Although definitive comparisons are imprecise due to different reporting methods, the EIA now estimates that the United States surpassed Russia as the world's leading producer of dry natural gas in 2009, when Russian production dropped along with reduced demand from the 2008 economic downturn. According to a 2010 Bloomberg article, Russian output plunged 17 percent in the time.
Obviously, this isn't a static market, and Russia, which has the world's largest reserves (CIA) (Gazprom) and a quarter of Europe's market, had originally surpassed the U.S. in gas production in 2002, pumping 539 billion cm versus America's 536 billion. Then, later in 2010, Russian production rebounded somewhat, although the data indicates it remained about 2% lower than the U.S. that year.
An import economy shifts
This trend indicates that Gazprom will not be able to break into the U.S. market as it had planned, Mikhail Korchemkin, Bloomberg's head of East European Gas Analysis, said at the time. The state-run Russian company had set a target to take as much as 10 percent of the U.S. market by 2020 through sales of liquefied natural gas.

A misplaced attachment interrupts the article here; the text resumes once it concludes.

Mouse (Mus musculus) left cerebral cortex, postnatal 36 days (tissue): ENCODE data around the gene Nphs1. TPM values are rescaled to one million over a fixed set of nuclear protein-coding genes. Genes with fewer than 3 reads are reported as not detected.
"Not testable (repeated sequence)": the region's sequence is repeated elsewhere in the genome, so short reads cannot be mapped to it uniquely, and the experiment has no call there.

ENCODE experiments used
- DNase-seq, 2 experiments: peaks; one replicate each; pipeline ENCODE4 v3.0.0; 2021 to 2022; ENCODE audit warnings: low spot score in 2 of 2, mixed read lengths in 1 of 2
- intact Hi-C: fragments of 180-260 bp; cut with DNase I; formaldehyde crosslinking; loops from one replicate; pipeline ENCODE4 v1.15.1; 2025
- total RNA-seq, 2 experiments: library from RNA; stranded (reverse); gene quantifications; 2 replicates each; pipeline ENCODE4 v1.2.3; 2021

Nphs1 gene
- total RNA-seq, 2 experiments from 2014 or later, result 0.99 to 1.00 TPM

"The surprising boost to U.S. shale gas output closed the world's biggest energy consumer to some imports..." Korchemkin said.
But the bigger story is the incredible run-up in US natural gas production since 2005. Production in the US rose 18% between 2005 and 2010, due to growth in shale gas, which was spurred by increased horizontal drilling (great interactive map) and fracking.
Other factors contributed to the gains: multi-well drilling from a single pad, rising natural gas production from oil plays, and improved drill-bit technology. Annual shale natural gas production in key shale plays grew from 1.6 Tcf to 7.2 Tcf between 2007 and 2011. Although total US natural gas reserves have been recently downgraded to 13.6 trillion cubic meters, from 23 trillion in earlier studies.